It’s always a good time to go deer hunting — unless you’re Danny Dillard.
Dillard is extremely selective when choosing times to hit the woods, and one of his favored times is right after a rain.
No, Dillard’s not all wet. In fact, his strategy makes perfect sense. Rain, it seems, creates a “perfect storm,” if you will.
First of all, a wet woods is a hushed woods. The sounds of rustling leaves and cracking sticks and twigs are muffled, which can work both for and against a hunter.
But there’s no doubt that deer — and big bucks, in particular — feel more comfortable moving around in such conditions.
Such was the scenario when Dillard bagged an Anderson County buck that qualified for the Boone and Crockett Club’s all-time record book in 2009.
“I hadn’t been in there much, because I didn’t want to disturb it, but with all the rain I knew I could slip in there quietly, and my scent wouldn’t be as bad,” Dillard said. “The key is to be near a scrape line when the rain stops.”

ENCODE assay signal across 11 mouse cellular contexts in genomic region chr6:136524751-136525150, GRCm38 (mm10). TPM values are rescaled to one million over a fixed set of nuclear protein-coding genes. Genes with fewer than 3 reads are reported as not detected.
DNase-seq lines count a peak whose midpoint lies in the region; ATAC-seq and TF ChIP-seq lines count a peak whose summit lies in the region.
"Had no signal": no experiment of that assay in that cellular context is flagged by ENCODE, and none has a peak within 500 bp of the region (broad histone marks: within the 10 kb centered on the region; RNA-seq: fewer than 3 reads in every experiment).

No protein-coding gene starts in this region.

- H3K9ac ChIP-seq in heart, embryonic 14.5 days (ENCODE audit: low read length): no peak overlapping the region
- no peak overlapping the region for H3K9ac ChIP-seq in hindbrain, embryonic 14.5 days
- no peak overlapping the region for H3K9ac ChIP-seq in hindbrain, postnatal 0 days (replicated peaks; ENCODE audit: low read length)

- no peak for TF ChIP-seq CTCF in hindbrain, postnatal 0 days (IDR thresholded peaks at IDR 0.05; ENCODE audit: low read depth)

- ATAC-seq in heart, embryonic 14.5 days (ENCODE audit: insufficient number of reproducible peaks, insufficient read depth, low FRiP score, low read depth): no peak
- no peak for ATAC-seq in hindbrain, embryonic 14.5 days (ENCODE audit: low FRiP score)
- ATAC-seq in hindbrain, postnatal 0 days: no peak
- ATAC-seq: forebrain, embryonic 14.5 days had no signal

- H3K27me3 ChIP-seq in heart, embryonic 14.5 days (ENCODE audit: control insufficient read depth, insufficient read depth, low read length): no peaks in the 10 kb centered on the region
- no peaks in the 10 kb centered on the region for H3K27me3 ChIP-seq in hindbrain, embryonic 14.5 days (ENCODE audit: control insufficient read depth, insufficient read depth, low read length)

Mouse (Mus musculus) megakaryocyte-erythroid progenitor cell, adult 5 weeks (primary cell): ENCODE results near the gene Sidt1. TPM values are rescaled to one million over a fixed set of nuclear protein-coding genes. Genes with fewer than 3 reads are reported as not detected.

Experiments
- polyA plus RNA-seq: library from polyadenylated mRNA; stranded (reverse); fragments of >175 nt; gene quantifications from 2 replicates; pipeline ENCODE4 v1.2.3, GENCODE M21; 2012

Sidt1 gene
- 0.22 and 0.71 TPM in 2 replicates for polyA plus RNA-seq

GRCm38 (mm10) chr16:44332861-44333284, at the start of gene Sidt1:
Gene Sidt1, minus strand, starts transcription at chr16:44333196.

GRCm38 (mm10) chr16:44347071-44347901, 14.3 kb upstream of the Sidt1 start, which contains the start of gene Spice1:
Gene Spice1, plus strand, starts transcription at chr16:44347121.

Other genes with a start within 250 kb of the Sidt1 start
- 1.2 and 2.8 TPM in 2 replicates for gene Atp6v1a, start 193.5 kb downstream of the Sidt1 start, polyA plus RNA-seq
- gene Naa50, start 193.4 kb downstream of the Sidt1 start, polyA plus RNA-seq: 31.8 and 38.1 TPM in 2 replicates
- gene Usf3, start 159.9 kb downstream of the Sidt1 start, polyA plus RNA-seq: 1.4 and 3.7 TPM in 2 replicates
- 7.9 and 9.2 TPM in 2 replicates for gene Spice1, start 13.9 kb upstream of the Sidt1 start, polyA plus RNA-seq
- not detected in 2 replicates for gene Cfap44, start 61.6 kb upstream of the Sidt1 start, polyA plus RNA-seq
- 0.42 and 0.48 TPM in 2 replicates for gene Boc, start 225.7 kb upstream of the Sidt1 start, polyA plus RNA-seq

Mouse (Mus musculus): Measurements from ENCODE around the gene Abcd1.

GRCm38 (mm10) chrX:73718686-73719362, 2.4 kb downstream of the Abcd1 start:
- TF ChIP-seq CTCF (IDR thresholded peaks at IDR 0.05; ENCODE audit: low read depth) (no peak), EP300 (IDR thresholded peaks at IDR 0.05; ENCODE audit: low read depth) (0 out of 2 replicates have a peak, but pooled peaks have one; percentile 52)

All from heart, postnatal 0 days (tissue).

Dillard was there at the right time on that fateful day and has attempted to replicate that strategy ever since. He said bucks have an irrepressible urge to check their scrapes after they’ve been bedded down for a while, particularly after a heavy rain.
“I compare it to a teenager going on a first date or to the prom — he wants everything to be just perfect,” Dillard said. “If he hasn’t been out there in a while, and he thinks his scrapes aren’t perfect, he’s going to come out there as soon as possible and start checking scrapes and making sure they’re cleared out.
“I try to be there when he’s doing that.”